I have a couple dunlops and they work just fine. I have one with a stamped steel frog it worked ok but now is a scrub plane and it works great for that. So tune that one up and practice sharpening the blade and getting the chip breaker flat. You will make mistakes but that is how we learn. $10 for a learning experience is a cheap price to pay. Watch some Paul sellers videos on YouTube I also like woodworking masterclass the host uses English and Japanese planes. Anyways just my two cents I just don’t see why people recommend expensive planes as first planes. Kind of like a car your first car is something older and cheaper that you learn about not a Porsche or Lamborghini as a first car.

View PeteK's profile

PeteK

15 posts in 109 days


#10 posted 08-24-2016 03:36 PM

Thanks for the advice. There is basically no chance I can justify spending the money for a Veritas or Lie Nielsen. I saw a few Stanley’s at antique shops, but the ones that looked salvageable were $50 or more. So far, I have learned quite a bit just in the disassembly and cleaning. I have a diamond plate for sharpening, but haven’t got that far yet. I spend quite a bit of time just scrubbing with scotch pads and steel wool with degreaser. I also sanded down the knob and tote. I think I will apply boiled linseed oil to those.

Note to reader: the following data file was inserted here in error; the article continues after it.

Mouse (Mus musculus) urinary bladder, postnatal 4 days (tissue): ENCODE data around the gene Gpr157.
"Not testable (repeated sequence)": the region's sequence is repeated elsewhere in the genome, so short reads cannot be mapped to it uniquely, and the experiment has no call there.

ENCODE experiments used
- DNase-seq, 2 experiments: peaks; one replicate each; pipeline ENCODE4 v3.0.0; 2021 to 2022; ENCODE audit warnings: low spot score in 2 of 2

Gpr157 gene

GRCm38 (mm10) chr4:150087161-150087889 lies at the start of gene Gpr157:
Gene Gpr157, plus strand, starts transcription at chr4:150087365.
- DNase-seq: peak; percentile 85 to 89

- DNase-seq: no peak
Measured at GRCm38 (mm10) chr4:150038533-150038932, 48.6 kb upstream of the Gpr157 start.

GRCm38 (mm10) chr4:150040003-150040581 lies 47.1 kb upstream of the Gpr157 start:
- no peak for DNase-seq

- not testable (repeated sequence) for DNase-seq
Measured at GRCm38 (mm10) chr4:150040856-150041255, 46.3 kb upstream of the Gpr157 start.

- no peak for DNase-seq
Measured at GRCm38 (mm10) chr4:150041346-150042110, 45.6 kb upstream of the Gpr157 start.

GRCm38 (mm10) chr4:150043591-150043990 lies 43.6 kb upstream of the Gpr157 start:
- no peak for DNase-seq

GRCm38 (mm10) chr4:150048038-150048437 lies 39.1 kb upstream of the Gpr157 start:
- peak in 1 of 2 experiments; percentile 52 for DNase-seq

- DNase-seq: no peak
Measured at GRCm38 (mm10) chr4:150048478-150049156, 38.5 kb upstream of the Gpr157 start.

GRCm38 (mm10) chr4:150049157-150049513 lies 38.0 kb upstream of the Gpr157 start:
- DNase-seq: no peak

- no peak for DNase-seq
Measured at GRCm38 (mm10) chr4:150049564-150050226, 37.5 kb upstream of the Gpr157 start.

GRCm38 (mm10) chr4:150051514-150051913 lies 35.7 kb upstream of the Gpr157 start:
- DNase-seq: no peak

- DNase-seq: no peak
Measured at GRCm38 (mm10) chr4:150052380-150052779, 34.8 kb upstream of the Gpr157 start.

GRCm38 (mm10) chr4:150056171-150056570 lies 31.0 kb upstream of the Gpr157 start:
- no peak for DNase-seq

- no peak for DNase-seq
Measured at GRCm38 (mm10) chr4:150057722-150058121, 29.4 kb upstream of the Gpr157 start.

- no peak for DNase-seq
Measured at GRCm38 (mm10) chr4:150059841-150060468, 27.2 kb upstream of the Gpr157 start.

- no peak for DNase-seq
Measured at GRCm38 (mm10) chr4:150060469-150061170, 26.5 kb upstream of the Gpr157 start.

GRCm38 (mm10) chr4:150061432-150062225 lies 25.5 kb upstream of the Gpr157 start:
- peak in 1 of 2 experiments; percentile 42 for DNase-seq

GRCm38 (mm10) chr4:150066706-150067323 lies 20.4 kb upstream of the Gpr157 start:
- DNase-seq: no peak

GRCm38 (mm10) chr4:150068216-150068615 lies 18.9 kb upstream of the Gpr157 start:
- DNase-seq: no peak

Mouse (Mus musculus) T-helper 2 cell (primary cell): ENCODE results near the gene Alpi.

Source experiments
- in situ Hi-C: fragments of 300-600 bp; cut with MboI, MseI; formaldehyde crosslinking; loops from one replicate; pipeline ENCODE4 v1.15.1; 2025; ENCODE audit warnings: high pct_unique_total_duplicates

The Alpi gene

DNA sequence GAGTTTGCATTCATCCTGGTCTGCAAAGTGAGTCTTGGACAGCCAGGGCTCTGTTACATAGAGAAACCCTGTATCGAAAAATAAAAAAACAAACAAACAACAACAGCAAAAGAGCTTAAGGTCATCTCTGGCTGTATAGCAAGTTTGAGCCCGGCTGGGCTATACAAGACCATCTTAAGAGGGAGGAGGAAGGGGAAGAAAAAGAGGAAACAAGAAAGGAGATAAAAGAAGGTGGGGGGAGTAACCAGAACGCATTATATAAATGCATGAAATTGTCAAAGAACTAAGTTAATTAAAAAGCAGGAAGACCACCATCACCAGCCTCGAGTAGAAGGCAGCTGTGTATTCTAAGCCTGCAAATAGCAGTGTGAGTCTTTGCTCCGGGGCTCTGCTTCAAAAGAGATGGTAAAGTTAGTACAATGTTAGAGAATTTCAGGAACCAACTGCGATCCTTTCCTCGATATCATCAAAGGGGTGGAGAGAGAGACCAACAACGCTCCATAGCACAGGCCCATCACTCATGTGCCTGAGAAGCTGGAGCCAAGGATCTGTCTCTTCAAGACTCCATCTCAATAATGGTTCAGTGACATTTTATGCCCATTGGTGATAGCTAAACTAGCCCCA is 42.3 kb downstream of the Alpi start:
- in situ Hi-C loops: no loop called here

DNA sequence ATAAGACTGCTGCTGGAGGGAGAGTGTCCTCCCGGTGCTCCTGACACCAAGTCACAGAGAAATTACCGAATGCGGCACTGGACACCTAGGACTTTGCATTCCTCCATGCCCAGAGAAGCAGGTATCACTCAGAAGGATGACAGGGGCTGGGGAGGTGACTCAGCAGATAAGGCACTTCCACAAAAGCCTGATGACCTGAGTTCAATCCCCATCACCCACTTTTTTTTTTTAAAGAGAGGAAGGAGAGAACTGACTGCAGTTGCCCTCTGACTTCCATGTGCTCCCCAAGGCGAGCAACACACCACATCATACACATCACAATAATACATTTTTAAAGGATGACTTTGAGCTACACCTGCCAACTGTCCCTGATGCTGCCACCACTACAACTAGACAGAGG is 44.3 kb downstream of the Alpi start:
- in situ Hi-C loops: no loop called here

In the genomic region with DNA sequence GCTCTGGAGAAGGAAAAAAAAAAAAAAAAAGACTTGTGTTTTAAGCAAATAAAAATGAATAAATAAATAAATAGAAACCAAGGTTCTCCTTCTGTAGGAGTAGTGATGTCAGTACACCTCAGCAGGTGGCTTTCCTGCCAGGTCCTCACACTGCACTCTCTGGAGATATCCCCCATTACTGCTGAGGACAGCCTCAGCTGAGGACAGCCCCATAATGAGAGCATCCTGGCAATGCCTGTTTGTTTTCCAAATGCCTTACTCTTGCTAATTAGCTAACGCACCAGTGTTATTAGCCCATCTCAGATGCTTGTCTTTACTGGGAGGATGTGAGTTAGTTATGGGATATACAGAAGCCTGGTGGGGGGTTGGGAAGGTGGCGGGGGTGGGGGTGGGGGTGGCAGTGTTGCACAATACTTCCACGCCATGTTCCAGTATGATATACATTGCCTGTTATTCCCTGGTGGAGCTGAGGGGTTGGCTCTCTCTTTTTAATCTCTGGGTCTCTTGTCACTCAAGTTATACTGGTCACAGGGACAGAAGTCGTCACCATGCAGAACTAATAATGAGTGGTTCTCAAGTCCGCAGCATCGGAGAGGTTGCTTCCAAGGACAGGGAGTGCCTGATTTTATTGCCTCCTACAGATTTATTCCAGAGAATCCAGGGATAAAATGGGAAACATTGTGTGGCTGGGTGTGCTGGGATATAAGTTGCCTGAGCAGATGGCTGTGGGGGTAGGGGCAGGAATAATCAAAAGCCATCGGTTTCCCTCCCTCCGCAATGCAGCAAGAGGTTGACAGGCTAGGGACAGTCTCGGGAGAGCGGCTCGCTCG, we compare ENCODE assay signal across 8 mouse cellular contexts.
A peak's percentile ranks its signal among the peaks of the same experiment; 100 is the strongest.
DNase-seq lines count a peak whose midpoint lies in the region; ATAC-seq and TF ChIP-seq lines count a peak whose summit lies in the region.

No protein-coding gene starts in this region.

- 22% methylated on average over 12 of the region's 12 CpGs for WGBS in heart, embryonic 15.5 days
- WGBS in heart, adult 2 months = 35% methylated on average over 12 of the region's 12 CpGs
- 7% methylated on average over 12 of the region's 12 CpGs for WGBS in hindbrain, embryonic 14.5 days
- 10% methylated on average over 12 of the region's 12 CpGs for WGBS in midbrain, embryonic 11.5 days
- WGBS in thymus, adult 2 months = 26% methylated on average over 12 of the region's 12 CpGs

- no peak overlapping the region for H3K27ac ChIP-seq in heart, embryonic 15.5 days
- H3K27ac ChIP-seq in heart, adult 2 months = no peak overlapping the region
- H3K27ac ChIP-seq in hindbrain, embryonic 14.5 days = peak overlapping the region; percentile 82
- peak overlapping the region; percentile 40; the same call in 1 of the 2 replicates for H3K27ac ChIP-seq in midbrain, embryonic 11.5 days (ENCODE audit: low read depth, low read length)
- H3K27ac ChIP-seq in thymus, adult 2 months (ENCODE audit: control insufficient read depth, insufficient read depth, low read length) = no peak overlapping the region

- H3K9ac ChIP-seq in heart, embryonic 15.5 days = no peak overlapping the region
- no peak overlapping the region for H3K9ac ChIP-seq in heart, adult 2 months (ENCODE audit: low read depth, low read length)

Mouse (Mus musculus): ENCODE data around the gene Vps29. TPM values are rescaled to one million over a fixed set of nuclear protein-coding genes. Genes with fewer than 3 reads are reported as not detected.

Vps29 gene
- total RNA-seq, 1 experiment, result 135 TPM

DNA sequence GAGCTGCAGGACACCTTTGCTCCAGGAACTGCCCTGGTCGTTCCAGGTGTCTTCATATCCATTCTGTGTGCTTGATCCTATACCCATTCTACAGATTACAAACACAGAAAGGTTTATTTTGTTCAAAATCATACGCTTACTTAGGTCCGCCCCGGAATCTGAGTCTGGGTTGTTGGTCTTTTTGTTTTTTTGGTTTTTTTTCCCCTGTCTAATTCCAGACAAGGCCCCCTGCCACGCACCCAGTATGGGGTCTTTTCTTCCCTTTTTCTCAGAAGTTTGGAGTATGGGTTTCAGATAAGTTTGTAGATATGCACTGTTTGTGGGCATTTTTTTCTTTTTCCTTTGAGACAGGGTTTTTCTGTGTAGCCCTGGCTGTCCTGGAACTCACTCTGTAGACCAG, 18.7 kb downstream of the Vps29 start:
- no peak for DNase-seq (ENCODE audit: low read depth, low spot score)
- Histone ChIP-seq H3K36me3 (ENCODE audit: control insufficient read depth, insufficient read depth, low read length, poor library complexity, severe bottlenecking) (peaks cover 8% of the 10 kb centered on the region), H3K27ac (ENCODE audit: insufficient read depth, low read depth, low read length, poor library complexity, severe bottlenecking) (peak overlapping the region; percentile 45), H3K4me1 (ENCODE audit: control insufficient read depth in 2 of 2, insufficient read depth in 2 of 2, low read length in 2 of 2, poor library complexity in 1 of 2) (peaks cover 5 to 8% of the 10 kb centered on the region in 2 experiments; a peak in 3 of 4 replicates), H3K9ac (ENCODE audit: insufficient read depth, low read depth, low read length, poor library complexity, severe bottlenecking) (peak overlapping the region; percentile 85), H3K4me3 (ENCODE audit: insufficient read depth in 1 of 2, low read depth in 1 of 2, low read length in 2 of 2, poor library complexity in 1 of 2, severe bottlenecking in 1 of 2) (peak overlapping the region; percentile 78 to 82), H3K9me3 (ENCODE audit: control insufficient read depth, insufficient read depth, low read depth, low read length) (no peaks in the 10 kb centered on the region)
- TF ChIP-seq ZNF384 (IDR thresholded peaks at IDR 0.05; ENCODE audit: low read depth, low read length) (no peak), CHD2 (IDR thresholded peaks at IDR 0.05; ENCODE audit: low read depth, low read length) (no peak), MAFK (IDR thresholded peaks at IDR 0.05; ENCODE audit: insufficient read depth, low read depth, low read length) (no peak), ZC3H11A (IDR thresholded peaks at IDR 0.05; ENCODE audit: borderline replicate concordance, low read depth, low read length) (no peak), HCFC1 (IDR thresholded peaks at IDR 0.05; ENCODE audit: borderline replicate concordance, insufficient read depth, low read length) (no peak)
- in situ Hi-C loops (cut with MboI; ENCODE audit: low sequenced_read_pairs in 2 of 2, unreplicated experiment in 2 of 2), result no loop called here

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waho6o9

7180 posts in 2045 days


#11 posted 08-24-2016 04:03 PM

Bob Smalser has a great tutorial on rehabbing planes on wkfinetools.com

http://contrib1.wkfinetools.com/bSmalser/rehabMetalPlanes/rehabMetalPlanes1.asp

Good stuff

View Tim's profile

Tim

3119 posts in 1429 days


#12 posted 08-24-2016 05:18 PM

Definitely wouldn’t hurt to learn on it if you find that fun. Like others said, not a high end plane, so don’t expect too much, but I bet it could be made to work well enough. If you keep your eyes open you can find some better ones for reasonable prices depending on where you live. Antique shops rarely have good prices, try estate sales.

View bandit571's profile

bandit571

14661 posts in 2151 days


#13 posted 08-24-2016 05:28 PM

Not sure how far away Pete lives from me….but,

West Liberty, OH has a Tractor Fest on Labour Day Weekend

Was there last year…

From one of the vendors that were there..

Same tent. There was a mile or two of walking around last year.

Supposed to be all about farm tractors, steam or otherwise. Lots of old tools to look at, too

-- A Planer? I'M the planer, this is what I use

View Don W's profile

Don W

17971 posts in 2035 days


#14 posted 08-25-2016 01:29 AM

That plane will be fine as a user.

-- Master hand plane hoarder. - http://timetestedtools.net